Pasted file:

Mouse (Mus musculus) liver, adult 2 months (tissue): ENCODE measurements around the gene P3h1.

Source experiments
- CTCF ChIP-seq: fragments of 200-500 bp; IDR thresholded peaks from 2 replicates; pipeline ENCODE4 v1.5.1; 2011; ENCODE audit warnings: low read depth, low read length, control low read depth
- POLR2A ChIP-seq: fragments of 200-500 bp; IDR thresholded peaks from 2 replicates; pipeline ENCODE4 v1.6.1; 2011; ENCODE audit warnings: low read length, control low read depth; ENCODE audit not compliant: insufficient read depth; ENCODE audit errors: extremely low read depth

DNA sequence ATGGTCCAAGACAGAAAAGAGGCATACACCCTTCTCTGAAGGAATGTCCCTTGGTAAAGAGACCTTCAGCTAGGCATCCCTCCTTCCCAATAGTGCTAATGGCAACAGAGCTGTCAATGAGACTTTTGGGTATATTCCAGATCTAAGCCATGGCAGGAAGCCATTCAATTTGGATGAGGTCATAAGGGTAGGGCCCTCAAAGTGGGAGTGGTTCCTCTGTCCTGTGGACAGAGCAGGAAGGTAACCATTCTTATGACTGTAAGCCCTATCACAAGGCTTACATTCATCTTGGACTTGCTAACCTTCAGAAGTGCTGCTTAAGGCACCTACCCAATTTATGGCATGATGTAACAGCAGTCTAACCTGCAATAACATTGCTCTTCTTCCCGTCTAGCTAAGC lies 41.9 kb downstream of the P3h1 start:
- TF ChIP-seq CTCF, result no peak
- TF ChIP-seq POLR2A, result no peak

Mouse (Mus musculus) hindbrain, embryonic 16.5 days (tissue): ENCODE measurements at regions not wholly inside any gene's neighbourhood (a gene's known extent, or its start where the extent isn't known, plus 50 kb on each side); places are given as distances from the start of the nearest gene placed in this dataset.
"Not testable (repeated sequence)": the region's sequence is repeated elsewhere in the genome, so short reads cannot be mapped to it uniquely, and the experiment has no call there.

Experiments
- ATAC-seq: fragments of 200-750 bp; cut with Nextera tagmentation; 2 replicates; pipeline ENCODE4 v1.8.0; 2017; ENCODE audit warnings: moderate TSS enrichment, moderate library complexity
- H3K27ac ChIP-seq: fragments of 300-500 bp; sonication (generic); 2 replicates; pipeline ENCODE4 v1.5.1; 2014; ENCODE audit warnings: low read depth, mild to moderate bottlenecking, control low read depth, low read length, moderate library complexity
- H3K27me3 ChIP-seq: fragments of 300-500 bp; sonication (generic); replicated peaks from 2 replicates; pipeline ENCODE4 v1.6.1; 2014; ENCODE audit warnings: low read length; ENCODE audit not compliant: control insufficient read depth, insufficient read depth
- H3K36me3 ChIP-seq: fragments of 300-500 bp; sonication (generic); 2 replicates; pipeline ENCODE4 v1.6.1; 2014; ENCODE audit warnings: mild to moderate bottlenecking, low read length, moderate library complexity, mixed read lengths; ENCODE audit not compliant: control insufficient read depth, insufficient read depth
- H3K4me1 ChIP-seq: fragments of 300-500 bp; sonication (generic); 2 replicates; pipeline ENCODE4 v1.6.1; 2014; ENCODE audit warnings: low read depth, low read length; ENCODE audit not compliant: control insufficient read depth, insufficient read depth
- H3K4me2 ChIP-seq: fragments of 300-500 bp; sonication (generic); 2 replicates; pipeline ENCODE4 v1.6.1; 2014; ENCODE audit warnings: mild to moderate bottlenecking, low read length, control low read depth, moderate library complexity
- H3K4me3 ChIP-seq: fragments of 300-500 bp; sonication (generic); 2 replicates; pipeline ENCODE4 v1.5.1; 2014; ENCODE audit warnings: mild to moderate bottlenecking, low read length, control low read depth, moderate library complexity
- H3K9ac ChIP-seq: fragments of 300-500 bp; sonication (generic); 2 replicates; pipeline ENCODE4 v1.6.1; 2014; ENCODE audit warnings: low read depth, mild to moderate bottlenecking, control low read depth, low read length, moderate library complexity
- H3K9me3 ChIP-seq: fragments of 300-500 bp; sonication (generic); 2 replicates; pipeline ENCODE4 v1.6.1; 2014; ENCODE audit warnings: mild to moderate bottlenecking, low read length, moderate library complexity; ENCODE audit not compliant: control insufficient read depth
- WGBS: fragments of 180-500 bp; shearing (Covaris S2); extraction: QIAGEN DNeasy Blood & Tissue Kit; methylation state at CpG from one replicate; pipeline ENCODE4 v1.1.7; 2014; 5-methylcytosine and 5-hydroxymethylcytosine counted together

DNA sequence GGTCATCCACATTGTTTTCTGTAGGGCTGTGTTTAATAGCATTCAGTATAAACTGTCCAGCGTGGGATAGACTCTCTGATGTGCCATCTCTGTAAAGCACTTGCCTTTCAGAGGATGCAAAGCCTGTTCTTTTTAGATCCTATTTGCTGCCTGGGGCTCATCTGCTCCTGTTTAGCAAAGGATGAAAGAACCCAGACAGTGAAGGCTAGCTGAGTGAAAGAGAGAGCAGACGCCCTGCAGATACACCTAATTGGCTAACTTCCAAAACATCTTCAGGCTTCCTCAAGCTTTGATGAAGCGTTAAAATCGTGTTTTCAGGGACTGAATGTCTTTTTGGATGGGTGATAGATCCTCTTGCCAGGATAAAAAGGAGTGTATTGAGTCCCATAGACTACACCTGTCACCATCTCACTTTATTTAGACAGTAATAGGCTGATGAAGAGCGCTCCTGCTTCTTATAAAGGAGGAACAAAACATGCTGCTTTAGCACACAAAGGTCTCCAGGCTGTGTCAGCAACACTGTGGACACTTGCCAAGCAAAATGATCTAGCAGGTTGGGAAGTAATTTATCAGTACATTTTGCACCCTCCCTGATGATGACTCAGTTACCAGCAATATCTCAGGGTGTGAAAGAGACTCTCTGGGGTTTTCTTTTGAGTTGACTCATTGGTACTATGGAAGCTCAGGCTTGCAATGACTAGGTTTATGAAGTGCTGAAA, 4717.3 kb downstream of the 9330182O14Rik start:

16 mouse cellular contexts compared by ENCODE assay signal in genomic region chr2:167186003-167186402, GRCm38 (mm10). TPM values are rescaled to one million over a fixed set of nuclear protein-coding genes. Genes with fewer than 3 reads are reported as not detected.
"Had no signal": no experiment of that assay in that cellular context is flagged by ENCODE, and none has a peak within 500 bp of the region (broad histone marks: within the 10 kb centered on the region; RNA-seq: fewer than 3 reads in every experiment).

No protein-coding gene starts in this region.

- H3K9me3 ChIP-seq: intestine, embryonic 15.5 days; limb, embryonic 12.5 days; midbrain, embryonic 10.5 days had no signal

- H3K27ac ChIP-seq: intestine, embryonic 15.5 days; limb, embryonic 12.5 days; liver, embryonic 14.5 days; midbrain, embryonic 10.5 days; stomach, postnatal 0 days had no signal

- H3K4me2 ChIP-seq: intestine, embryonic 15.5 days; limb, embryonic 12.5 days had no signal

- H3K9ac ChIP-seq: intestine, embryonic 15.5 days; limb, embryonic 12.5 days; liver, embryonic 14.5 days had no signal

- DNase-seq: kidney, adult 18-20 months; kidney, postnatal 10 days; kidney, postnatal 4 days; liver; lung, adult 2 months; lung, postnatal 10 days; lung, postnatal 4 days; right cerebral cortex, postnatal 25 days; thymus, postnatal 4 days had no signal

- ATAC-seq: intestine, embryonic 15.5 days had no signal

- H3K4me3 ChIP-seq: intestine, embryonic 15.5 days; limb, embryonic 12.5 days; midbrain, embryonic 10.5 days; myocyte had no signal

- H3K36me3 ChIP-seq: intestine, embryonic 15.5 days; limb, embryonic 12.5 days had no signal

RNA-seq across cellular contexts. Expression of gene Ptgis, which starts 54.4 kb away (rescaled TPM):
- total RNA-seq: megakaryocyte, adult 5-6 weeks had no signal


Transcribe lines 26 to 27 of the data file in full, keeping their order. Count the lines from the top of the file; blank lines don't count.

- H3K27ac ChIP-seq: intestine, embryonic 15.5 days; limb, embryonic 12.5 days; liver, embryonic 14.5 days; midbrain, embryonic 10.5 days; stomach, postnatal 0 days had no signal

- H3K4me2 ChIP-seq: intestine, embryonic 15.5 days; limb, embryonic 12.5 days had no signal